Chickens are one of the best animals to start with when entering the idea of raising farm animals. They are fairly easy to raise, but are not bland when it comes to all the breeds to choose from. You can also choose different breeds for egg layers, broiler chickens, and dual-purpose chickens.
This blog entry will take you on a tour of Little Birdie Chicken Farm and Hatchery. It will show you the process from incubating eggs, to raising chickens, and general care of chickens.
My family has recently taken interest in raising chickens. We have been volunteering at the Inter-Faith Food Shuttle Farm and learning much about farm life. To learn more about the topic of chicken raising, we took a trip to visit the Little Birdie Chicken Farm and Hatchery in Wake Forest, NC. It is a family business that is primarily run by Ben and his father.
I’m always excited to hear about people in my generation who have a desire to make a difference. Ben Alig is the one who helped to fuel this journey of raising chickens. His interest began at 11 yrs. of age and has been continuing this journey for almost 6 yrs. now. He did much reading and research to learn what he could about chicken raising. What started out as a project for fun has become a growing business. It was Ben's initial investment of his birthday money that they then used to build several chicken tractors to help raise money for the coop and starter flock.
Visit their website: http://littlebirdiehatchery.com/
Facebook page: https://www.facebook.com/pages/Little-Birdie-Chicken-Farm-and-Hatchery/270113413053763?fref=ts
Building chicken tractors has helped continuing profits for the farm. They take about 10 – 12 hrs. to build.
This is where the chicken raising begins. The incubator is complete with a digital command center to insure the chicks receive proper temperature. Eggs go in and chicks come out ready to embrace the world!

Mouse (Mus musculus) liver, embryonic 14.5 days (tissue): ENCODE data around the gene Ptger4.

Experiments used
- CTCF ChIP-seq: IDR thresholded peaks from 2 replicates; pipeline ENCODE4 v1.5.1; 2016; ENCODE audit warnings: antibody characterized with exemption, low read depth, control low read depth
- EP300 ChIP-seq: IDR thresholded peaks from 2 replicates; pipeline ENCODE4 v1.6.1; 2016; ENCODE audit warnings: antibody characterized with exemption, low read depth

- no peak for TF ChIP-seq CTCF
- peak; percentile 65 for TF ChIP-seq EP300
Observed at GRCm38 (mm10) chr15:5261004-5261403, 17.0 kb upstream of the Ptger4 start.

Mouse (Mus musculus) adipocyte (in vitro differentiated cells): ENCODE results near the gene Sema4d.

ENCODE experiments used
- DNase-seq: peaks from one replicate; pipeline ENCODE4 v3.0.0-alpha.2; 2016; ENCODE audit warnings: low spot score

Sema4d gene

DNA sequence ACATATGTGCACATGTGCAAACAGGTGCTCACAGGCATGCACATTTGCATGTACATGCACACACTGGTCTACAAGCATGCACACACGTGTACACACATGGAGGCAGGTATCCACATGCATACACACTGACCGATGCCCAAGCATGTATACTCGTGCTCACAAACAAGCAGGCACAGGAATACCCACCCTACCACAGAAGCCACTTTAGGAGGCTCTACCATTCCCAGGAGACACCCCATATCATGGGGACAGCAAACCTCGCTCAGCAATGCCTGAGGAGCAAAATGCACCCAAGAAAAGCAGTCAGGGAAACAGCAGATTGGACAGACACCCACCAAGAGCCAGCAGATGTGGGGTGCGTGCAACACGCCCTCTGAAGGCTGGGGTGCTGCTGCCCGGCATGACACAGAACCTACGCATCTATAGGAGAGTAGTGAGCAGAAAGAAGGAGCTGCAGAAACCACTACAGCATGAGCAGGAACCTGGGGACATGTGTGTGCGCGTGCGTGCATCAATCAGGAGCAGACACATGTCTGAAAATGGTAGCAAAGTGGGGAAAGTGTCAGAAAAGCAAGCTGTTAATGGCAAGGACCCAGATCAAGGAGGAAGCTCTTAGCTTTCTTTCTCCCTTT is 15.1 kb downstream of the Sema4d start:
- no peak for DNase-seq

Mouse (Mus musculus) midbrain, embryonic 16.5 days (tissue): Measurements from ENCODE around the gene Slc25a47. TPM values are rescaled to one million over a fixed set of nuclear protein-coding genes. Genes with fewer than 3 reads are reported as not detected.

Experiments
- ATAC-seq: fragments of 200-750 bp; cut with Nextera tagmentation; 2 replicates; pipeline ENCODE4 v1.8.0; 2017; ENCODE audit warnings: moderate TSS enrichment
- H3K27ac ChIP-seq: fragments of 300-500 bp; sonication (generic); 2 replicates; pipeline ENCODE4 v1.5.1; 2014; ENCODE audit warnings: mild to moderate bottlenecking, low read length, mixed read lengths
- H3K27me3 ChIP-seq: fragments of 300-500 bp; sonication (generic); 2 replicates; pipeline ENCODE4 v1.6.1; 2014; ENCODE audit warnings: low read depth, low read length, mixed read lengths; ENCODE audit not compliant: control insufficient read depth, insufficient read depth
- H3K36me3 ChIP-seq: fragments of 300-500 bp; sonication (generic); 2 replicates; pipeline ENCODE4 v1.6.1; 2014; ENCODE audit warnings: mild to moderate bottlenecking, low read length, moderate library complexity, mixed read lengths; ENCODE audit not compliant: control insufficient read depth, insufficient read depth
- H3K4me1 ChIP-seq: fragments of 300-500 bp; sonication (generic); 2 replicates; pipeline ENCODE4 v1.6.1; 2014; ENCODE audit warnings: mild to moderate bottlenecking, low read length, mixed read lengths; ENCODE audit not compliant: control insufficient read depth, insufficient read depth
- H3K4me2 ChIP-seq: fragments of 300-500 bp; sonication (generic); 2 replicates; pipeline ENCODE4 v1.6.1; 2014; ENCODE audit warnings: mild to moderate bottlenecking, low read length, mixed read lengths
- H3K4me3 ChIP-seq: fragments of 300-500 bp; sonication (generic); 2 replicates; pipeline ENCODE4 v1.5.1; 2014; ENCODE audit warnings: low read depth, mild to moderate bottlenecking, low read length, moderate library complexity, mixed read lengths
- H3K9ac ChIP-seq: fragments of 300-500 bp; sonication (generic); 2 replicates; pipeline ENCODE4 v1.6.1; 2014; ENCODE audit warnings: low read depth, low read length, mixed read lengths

They are so cute! Don’t you just want to take them all home?
I was relieved to learn that the blood is visible because the chick has not finished absorbing the yolk sack. The nutrients within the yolk will provide it enough nourishment for three days.
This chicken hatchery was the handy work of Ben and his father. It is complete with heat lamps, feeders, and a source of water.
The little chicks huddle under the light to absorb the heat. These chicks are 1 week old.
Little Birdie Chicken Farm and Hatchery sells a variety of supplies including heat lamps, chick feeders , and chick water bases. View their list of supplies here: http://littlebirdiehatchery.com/Chicken_Supplies.php
The family takes care to insure their chickens receive the best care even down to the feed they use. The finer, powder feed is for the chicks and the chunkier feed pictured below is for the more mature chickens. The feed is high in protein and contains whole grains including flax seeds which are rich in Omega 3 vitamins. The quality of food farm animals eat does matter. This nutritious diet results in more healthful eggs and meat.
Ben referred to these fancy Heritage varieties as “floor models.” They demonstrate the different breeds that are available. They have 20 different breeds to choose from. Here are some of the chickens breeds they raise; Rhode Island Red, Plymoth Rocks, Leghorn, Polish Top Hat, Wyandotte, and many more. They have quite a selection and they are all uniquely beautiful.
Our tour ended with a look at the garden at Little Birdie Chicken Farm and Hatchery. I loved the layout and design. The vegetables were happy and thriving. It was constructed by the Carolina Food Gardens. You can learn more on their website. http://carolinafoodgardens.com/
Special thanks to Ben Alig for the detailed tour and to his father for all he has contributed to these amazing projects !